Alongside with the Departmental research theme, "Advanced Computational Technologies," we seek a PhD student who is interested in developing a next-generation transistor using not electron charges but electron spins. Such a transistor can reduce electrical power consumption by >40% and can operate at >50% faster speed as compared with the current Si-based CMOS technology. To date, the group has developed a growth method to form an abrupt metal/semiconductor interface for the first time  and has also demonstrated a way to amplify a electron-spin flow in such a device . A successful PhD candidate will utilise these techniques and will focus on developing a spin-based transistor concept. It is preferable that the candidate has some hands-on experience on thin film growth in an ultrahigh vacuum and/or nanometric scale device fabrication.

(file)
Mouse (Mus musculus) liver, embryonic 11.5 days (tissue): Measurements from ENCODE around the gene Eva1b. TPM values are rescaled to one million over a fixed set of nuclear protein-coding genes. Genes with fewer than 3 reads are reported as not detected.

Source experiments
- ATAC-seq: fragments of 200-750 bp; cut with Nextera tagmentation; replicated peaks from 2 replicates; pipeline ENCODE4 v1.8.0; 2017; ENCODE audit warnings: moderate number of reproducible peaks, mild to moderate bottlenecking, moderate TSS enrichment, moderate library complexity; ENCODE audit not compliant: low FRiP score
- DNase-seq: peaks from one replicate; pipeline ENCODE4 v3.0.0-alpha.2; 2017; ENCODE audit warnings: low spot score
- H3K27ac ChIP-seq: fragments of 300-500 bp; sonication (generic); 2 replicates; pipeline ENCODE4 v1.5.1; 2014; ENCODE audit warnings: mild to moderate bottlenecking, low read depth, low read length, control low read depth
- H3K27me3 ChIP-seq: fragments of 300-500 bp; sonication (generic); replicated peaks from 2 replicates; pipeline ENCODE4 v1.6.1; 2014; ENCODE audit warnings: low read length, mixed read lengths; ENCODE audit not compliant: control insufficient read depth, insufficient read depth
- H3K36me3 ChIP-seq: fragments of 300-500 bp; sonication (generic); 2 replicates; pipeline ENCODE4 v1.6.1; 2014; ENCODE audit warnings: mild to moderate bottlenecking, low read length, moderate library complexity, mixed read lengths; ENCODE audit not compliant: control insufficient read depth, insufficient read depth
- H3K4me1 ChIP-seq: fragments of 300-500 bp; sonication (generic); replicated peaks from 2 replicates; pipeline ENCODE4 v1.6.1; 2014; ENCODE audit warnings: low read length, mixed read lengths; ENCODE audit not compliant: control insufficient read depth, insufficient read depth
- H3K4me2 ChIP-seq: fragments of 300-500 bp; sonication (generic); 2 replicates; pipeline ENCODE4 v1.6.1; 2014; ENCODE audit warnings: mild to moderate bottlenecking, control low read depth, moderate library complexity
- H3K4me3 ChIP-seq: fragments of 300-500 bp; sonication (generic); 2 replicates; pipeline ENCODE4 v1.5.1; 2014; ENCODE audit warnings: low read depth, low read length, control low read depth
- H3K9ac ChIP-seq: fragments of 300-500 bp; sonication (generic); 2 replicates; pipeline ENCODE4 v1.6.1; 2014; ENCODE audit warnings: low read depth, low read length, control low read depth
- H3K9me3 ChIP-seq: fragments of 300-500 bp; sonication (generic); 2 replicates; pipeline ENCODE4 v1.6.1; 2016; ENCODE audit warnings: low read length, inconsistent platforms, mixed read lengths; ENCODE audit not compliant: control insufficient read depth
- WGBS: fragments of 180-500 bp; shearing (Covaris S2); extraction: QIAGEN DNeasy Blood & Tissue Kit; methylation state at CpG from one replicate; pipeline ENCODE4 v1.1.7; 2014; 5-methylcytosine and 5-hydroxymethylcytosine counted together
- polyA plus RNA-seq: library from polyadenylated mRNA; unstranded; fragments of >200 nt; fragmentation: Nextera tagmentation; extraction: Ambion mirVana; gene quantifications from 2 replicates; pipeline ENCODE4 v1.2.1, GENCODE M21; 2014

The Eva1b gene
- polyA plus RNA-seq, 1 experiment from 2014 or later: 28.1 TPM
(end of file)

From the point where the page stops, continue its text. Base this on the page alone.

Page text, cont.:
The devices will be grown using our ultrahigh vacuum molecular beam epitaxy (UHV-MBE) system in the Department, which can maintain an vacuum as low as 1.2x10-8 Pa. The devices will then be patterned in the state-of-the-art electron beam lithography system in Leeds, where we have 25% share. This system can pattern 7 nm feature with stitching and overlay accuracy of <1 and <7 nm, respectively. The successful devices will be measured by our transport measurement setup, which can handle signals up to GHz frequency and temperature down to 350 mK.
We have been active in the field of spintronics with many collaborators within the UK, EU and worldwide. We also work closely with the Department of Physics. PhD students are normally given an opportunity to present their work at the annual domestic Magnetism conference and at least once in an international conference, such as the International Conference on Magnetism or Magnetism and Magnetic Materials.
 L. R. Fleet et al., Physical Review B 87, 024401 (2013).  R. M. Abdullah et al., Journal of Physics D: Applied Physics 47, 482001(FTC) (2014).